The devil's in the details when it comes to contractors' equipment insurance

The area 'lends itself to specialization' — and for good reason, said Victor Insurance’s Jeff Benson

The devil's in the details when it comes to contractors' equipment insurance

Construction & Engineering

By Mallory Hendry

This article was produced in partnership with Victor Insurance Managers LLC.

It’s long been said that the devil is in the details, and for a niche area like contractors’ equipment insurance, that old adage definitely holds true.

“It’s an often misunderstood line of business,” said Jeff Benson, contractors’ equipment program manager at Victor Insurance Managers LLC. “It lends itself to specialization. There’s a lot of misclassified risks out there — I’ve seen schedules for millions of dollars of equipment that may not be covered properly based on the way it is classified.”

That’s where deep-rooted expertise comes into play. This is a very old line of business, Benson said, adding he “feels like I’ve been underwriting it just as long,” and the Victor team is tenured as well.

“We have developed a program specifically designed for contractors’ equipment insurance,” Benson explained. “Our coverage forms are tailored to address the unique exposures in this line of business. Our underwriting staff has years of experience, and our online portal, V2, provides a seamless experience for submitting, binding, issuing, and maintaining policies.”

Back to basics: What is contractors’ equipment?

Contractors’ equipment is the largest single line of inland marine business in the US and is defined as the insuring of mobile machinery such as bulldozers, cranes, excavators, and front-end loaders, as well as lighter equipment such as forklifts. There are some caveats, such as the equipment can’t be licensed for road use nor can it be waterborne. The primary purchasers of this coverage are contractors — the street and bridge contractors, electricians, plumbers, and painters, to name a few — followed by warehousing operations, schools, and municipalities.

Contractors’ equipment insurance is important not only because it satisfies contractual requirements, when applicable, but also because it covers what’s critical to a business’s ongoing operations. It essentially protects livelihoods: for example, if something happens to a swimming pool contractor’s backhoe, they can’t just go out with a shovel and dig the hole, Benson noted. Victor has the expertise to tailor coverage that truly suits the insured’s needs and keeps projects running smoothly.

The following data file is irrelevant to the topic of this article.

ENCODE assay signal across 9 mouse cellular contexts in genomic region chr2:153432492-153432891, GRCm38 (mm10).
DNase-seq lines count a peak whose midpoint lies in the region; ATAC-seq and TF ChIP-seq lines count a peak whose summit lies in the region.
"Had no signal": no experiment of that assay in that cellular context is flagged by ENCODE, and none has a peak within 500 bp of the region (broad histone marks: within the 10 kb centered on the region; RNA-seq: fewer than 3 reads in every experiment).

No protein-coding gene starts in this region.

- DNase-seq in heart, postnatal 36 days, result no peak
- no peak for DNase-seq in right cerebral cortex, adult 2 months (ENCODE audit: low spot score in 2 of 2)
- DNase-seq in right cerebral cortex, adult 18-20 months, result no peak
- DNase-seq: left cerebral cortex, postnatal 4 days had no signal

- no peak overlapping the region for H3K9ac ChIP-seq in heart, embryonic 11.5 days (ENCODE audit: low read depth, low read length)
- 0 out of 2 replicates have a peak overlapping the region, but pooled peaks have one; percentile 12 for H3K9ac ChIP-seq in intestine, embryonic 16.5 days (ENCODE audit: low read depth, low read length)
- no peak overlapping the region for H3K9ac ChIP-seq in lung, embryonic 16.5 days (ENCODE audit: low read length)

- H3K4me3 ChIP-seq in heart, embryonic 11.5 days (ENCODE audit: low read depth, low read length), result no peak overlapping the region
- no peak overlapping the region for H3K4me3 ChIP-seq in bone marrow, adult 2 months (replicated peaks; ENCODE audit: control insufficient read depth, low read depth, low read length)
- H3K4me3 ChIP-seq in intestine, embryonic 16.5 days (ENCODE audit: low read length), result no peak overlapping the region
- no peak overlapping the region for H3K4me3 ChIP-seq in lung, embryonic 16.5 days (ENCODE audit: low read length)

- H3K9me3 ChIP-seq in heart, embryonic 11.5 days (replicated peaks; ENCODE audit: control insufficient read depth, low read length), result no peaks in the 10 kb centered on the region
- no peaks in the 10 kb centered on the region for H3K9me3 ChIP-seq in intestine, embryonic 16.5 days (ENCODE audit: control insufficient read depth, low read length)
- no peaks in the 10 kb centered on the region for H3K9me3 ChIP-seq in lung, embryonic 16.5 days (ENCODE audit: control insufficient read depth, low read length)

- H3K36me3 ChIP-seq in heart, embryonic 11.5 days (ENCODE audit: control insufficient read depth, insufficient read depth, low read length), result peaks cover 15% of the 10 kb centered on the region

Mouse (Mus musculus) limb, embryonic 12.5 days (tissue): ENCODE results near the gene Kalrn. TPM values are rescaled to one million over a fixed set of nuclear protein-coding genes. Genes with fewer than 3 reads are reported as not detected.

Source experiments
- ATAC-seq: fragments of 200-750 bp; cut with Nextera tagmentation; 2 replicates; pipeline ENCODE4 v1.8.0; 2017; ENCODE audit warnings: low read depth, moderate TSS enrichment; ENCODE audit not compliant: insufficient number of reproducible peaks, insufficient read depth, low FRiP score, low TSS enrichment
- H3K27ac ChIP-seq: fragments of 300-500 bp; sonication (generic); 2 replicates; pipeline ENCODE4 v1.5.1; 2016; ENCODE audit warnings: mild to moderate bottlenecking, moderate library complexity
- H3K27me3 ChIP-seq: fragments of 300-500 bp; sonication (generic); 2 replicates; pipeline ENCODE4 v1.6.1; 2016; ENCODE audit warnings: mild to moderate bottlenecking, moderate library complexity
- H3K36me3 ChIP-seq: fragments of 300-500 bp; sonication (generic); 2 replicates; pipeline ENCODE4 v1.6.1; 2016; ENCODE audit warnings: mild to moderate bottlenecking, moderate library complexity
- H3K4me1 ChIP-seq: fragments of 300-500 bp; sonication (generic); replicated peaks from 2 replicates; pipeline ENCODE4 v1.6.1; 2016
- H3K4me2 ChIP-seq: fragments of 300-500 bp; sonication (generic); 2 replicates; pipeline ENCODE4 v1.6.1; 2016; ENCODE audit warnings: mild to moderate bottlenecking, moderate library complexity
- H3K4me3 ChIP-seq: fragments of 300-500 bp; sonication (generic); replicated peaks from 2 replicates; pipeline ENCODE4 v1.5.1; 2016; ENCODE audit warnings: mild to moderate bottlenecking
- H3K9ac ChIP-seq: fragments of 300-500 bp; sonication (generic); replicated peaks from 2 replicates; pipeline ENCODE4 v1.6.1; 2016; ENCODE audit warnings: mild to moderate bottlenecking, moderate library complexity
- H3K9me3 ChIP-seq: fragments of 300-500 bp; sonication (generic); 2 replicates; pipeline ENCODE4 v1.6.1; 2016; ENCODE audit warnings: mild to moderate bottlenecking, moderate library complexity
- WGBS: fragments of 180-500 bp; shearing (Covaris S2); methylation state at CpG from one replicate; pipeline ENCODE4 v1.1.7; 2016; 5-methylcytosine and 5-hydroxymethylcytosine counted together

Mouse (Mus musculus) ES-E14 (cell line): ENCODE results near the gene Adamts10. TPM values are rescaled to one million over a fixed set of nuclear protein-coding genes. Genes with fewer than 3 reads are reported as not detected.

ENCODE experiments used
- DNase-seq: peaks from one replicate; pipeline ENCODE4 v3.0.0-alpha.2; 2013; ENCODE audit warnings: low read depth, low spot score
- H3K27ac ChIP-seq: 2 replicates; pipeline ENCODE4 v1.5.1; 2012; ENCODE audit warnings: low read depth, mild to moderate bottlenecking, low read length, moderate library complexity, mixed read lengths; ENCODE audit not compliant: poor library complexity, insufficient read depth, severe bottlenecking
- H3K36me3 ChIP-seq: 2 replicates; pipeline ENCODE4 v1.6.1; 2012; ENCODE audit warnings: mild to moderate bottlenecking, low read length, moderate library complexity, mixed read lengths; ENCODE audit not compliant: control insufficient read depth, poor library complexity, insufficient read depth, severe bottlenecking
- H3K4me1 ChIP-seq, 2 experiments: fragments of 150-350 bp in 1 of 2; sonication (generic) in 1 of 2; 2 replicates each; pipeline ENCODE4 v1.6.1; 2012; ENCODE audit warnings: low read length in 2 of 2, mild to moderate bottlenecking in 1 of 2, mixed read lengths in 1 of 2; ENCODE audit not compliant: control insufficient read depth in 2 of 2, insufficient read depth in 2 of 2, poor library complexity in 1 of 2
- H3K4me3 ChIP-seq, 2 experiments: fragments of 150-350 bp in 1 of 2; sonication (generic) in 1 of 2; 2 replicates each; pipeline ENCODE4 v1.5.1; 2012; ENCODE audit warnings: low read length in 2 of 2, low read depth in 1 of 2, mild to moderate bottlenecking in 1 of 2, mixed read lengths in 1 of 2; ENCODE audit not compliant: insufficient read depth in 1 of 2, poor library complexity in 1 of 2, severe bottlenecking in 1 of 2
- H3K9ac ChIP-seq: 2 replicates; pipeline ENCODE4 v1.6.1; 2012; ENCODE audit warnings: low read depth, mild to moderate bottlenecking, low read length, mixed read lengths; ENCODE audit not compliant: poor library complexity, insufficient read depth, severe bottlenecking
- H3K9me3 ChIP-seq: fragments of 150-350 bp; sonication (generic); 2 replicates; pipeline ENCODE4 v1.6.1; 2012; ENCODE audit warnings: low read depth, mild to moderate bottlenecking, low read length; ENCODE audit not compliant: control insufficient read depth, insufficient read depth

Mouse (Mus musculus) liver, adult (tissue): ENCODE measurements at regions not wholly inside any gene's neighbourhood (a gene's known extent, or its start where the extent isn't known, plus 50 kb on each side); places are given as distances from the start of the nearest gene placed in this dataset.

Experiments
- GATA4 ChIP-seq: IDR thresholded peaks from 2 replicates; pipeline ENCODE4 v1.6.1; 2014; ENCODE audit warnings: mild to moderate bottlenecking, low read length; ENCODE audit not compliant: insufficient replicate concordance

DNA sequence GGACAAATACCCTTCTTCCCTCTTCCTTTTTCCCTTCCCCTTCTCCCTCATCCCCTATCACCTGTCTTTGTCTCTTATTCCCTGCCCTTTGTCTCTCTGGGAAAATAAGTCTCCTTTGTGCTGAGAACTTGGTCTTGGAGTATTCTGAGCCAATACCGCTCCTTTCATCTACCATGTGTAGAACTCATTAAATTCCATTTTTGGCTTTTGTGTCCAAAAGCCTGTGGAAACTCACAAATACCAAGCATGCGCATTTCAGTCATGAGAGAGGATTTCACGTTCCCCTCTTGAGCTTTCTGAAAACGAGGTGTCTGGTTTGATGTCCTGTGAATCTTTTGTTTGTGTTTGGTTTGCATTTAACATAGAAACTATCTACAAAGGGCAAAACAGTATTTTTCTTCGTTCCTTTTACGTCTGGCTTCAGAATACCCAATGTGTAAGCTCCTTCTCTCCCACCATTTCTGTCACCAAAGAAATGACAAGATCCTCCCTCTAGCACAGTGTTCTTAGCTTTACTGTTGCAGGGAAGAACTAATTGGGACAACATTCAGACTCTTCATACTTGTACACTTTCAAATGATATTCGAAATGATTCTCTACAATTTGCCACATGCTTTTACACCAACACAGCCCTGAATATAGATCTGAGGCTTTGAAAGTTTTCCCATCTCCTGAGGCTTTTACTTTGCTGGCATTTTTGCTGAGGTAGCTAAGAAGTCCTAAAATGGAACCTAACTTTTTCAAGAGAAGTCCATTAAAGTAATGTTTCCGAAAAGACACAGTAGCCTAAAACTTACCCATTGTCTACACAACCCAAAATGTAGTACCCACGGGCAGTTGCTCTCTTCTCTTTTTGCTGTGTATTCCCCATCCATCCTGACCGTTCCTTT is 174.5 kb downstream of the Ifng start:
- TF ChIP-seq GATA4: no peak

Rooted in the day-to-day, with coverage to match

Asking the right questions is crucial and the team at Victor, who write these policies all day, every day - know what issues need to be addressed. Is the equipment purchased, rented, leased? Does the insured ever borrow a piece of equipment, or lend theirs out? Transportation of equipment can be a tricky area: if the insured is hauling equipment on the back of a trailer to the next job site, is it covered? That depends on the form language as some carriers exclude transit, while others may have small sublimits.

While larger carriers may include writing all lines of business for subcontractors including contractors’ equipment as an endorsement, Benson warned that “agents should be aware it’s not a specialized form so there might be some gaps in coverage: just because it’s included doesn’t mean it’s covered properly, or adequately.”

“Agents and insureds need to understand their exposures to ensure the right line of business are in place, and that all exposures are covered, whether by a contractors’ equipment, auto, or property policy,” he said.

As specialists in contractors’ equipment, Victor uses the best-in-class AAIS form. Its scheduled equipment form includes a coverage extension for debris removal and automatically includes the following supplement coverages – employee tools, equipment leased or rented from others, newly purchased property, pollution cleanup and removal, rental reimbursement, and spare parts and fuel.

Victor might not be the only provider in the marketplace to have access to these form options, but it has the expertise to offer a tailored policy to cover the unique exposures of an individual insured Just because an insurer has access to coverage doesn’t mean it’s been applied correctly — a tool is only as good as the person who wields it — and put simply, Victor is “rooted in the day-to-day of what these contractors and entities are doing.”

Trends in the space

As specialists in the space, Victor keeps up with developments. Benson is seeing notable market advancement in loss control, for example, which has helped improve industry experience. 

“Contractors literally have millions of dollars of equipment sitting out in the open, and that’s one of the unique exposures,” Benson said. “It’s always a good idea to take a bit of time to protect that equipment.”

Loss control methods being employed with greater frequency include GPS tracking, improved fire suppression measures, and increased security, such as utilization of lights, cameras, and security guards. And with the contractors’ equipment insurance line of business directly related to the total value of all insured equipment, there are billions of dollars of business out there strongly suggesting this space has very positive projections.

“Inland marine insurance, specifically contractors’ equipment insurance, is directly correlated to the overall construction industry,” Benson stated. “As construction projects increase, be it residential, commercial or infrastructure, so does the demand for contractors’ equipment, leading to a greater need for coverage and capacity. We are witnessing this trend in our business and expect it to continue in the future.”

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